I created a recipe for homemade Turkey soup. I add no sodium. Vegetables and seasoning without salt. How is the sodium calculated then to be over 133?
Sodium is present in all living creatures. It's essential to life. There is sodium in both turkey and the vegetables.
If you want to see where exactly it is coming from, add the soup to a blank diary page, then explode the recipe. If you then look at nutrition, and tap sodium, you can see what contributes it.
Sodium is essential to you, too. If you could eat a zero sodium diet, you would have cramps, then confusion, seizures, coma and death.
Thanks. I have HIgh blood pressure as well as another condition so have to limit to less than 2000 per day.
So that soup is less than 7% of your daily allowance, so you should be fine.
Hyponatremia is a serious condition. If there wasn't sodium in whole food, we would see people on low salt diets getting it all the time.
If you are mainly eating home made food, cooked from scratch and not adding salt, I would think (I am not a doctor!) you were more at risk of too low sodium than too high. If you start getting cramps or feel any mental confusion or fatigue, it would getting in touch with your doctor to check your sodium (and magnesium, potassium, calcium) intake is right for you.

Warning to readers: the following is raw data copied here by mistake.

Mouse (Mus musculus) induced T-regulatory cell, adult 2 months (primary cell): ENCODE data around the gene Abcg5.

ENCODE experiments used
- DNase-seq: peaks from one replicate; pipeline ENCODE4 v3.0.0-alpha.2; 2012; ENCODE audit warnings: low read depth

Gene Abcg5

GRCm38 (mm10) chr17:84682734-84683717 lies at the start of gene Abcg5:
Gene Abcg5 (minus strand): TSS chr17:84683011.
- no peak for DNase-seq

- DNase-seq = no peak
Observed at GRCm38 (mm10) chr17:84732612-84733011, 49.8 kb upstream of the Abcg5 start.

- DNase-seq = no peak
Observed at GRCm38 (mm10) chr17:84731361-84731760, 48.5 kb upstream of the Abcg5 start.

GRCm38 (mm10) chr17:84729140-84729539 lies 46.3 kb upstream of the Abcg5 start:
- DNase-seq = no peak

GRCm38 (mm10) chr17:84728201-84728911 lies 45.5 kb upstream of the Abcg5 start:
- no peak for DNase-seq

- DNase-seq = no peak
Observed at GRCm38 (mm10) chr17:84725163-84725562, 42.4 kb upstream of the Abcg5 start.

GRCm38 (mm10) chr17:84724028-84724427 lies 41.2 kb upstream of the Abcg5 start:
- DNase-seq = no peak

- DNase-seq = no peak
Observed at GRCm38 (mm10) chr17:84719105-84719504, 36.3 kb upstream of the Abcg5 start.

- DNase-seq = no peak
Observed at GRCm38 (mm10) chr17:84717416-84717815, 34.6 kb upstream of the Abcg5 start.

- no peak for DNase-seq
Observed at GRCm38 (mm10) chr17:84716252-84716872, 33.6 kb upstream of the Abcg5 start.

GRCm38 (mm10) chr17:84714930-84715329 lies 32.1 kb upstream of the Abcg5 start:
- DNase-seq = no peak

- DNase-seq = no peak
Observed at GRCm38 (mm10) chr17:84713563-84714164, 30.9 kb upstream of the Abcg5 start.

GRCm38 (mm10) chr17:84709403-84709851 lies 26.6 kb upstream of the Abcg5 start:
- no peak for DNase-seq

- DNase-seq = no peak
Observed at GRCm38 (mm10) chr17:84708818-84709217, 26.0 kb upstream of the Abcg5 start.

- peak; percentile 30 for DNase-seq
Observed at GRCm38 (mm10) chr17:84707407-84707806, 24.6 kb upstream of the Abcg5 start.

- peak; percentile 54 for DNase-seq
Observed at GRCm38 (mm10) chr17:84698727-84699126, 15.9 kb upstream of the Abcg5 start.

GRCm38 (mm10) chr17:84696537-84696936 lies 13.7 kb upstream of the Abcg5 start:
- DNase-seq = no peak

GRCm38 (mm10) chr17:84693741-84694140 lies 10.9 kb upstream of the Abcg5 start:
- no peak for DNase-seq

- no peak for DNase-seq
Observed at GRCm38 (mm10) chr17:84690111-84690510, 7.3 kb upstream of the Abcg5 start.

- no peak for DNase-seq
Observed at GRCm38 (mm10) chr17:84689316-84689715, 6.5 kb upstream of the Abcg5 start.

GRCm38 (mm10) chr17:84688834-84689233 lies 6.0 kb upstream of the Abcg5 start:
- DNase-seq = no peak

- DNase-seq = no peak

Anecdote: For me, salt wasn't the biggest factor in my blood pressure. Cutting out sugars, grains and starchy carbs got my blood pressure back in the optimal range. I now have to add salt to everything (even coffee!!) to avoid cramps.
I'd also double check the turkey... sodium or sodium nitrate is often added as a preservative or for flavour.
Susan Macfarlane, MScA, RD
Registered Dietitian Nutritionist
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Thanks. So frozen 16 pound turkeys have sodium added? Did not know that, but I guess chicken and turkey have some natural sodium I guess. Will try the website for the turkey manufacturers.
@Donna_cps3 It's not uncommon for frozen whole turkeys to have added sodium. The best way to find out is to contact the company selling the chicken/turkey to find out.